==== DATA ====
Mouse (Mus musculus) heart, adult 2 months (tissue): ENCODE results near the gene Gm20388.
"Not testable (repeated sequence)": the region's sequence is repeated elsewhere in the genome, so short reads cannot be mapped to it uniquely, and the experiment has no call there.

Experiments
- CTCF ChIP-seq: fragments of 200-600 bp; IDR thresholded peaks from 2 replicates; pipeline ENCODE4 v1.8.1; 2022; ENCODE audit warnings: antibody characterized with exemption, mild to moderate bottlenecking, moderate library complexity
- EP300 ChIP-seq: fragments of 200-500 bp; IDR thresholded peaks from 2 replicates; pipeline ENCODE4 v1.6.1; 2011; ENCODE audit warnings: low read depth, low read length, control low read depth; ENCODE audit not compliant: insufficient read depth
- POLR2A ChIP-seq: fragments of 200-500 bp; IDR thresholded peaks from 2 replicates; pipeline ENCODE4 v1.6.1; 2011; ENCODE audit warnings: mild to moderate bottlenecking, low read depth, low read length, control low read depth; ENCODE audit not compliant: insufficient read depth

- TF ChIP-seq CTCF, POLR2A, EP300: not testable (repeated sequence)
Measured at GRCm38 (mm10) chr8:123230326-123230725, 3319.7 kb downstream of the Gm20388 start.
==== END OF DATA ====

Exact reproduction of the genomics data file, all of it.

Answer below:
Mouse (Mus musculus) heart, adult 2 months (tissue): ENCODE results near the gene Gm20388.
"Not testable (repeated sequence)": the region's sequence is repeated elsewhere in the genome, so short reads cannot be mapped to it uniquely, and the experiment has no call there.

Experiments
- CTCF ChIP-seq: fragments of 200-600 bp; IDR thresholded peaks from 2 replicates; pipeline ENCODE4 v1.8.1; 2022; ENCODE audit warnings: antibody characterized with exemption, mild to moderate bottlenecking, moderate library complexity
- EP300 ChIP-seq: fragments of 200-500 bp; IDR thresholded peaks from 2 replicates; pipeline ENCODE4 v1.6.1; 2011; ENCODE audit warnings: low read depth, low read length, control low read depth; ENCODE audit not compliant: insufficient read depth
- POLR2A ChIP-seq: fragments of 200-500 bp; IDR thresholded peaks from 2 replicates; pipeline ENCODE4 v1.6.1; 2011; ENCODE audit warnings: mild to moderate bottlenecking, low read depth, low read length, control low read depth; ENCODE audit not compliant: insufficient read depth

- TF ChIP-seq CTCF, POLR2A, EP300: not testable (repeated sequence)
Measured at GRCm38 (mm10) chr8:123230326-123230725, 3319.7 kb downstream of the Gm20388 start.